Open source software
The Power of Working in the Open
18F has committed to working with open source software because developing in the open has real benefits, especially for the public sector. The 18F Open Source Policy explains the benefits of open source and answers many common questions about security, licensing, distribution, and exceptions. Our policy is itself open source, which means it can be adapted for state use.
If you’re hoping to get start on open source you may need to make the case for open source software within your office or agency. To that end, you might reference Play 13 (“Default to Open”) in The United States Digital Services’ Playbook; the White House’s published Federal Source Code policy, which mandates that at least 20% of new, custom-developed software be open source code; and 18F’s own open source policy. At the very least, you’ll need to ensure it’s okay for your office or agency to create or contribute to a publicly visible open source software project.
- Our blog entry on facts about publishing open source code in government dispels some common myths about open source software.
Using open source software makes it easier to secure our systems and helps mitigate risks.
It is our belief — generally accepted among a number of security researchers, government officials (including federal CIOs and CTOs) — that well-managed, well-written open source software can be just as secure as closed source software, if not more so.
The Department of Defense Memo on Open Source Software has a great explanation of why hiding source code does not automatically make source code more secure.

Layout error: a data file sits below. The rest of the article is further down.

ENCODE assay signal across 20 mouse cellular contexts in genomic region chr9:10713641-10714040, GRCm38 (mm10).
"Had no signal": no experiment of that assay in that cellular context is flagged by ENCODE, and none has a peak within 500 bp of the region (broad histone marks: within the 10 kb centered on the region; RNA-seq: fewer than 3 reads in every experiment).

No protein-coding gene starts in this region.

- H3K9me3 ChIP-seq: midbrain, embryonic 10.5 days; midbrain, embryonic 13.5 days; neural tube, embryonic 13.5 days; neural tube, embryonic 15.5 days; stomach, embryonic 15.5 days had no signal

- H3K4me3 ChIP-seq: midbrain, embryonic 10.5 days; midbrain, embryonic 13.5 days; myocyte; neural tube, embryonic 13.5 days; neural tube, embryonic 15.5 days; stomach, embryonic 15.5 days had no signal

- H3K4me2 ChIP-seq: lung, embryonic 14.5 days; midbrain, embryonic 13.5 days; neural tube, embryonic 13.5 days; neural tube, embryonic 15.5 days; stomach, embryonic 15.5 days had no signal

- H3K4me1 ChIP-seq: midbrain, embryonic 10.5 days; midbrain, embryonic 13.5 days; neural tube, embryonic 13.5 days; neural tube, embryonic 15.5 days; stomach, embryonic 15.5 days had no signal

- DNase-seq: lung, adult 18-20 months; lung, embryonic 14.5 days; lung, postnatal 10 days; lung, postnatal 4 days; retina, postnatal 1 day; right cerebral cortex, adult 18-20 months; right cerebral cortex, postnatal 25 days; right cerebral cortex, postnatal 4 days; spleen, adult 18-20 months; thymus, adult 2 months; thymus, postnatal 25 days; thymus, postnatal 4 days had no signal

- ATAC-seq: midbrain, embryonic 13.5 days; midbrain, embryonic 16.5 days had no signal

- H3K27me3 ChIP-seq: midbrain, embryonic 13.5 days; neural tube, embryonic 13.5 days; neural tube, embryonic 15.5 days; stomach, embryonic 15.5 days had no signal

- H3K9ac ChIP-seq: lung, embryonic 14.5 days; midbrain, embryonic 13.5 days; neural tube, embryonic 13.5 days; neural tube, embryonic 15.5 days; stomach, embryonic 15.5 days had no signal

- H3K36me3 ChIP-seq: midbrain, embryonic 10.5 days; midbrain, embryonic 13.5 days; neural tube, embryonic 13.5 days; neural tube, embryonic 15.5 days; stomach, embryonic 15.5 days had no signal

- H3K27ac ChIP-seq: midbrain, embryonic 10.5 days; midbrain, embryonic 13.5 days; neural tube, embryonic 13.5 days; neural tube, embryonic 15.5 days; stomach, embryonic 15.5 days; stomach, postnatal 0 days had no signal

Open source software allows defenders, researchers, and IT providers to follow best practices and work together to make the software as secure as possible.
Open source systems are maintained much like closed source systems, but with more options for community support.
Government open source systems — like closed source systems — are maintained by skilled software developers who ensure that applications, operating systems, middleware, and libraries are up-to-date and secure.
In closed source systems, there are limited choices for continued development and support (often within one or several companies).
We work to ensure that an open source solution can be adopted by a larger group in the open source community, to support its ongoing development with the help of a wider community.
When you employ open source software, you are responsible for ensuring it meets your needs — just like closed source software.
Open source software requires quality review and ongoing maintenance, just like closed source software. Without the appropriate expert review, the risk of unknowingly receiving buggy software is the same for both open and closed software.
All software needs to be maintained and updated to continue to function, especially as technology, compliance requirements, and processes change.
As with any government IT solution, closed- or open-source, the burden of ensuring the functionality, security, and operability of the solution ultimately rests with government. Open source software can provide more transparency about the health of government software, and expand options for maintenance. Working in the open can also make vendors more accountable to the software development community because their work is visible.
Open source software supports your team’s technical skill development.
If your internal team needs to develop the technical skills to evaluate, customize, and maintain modern software systems, open source solutions can provide opportunities for workforce development by ensuring access to code. This grounds technical training and talent acquisition in the actual products and processes that are used.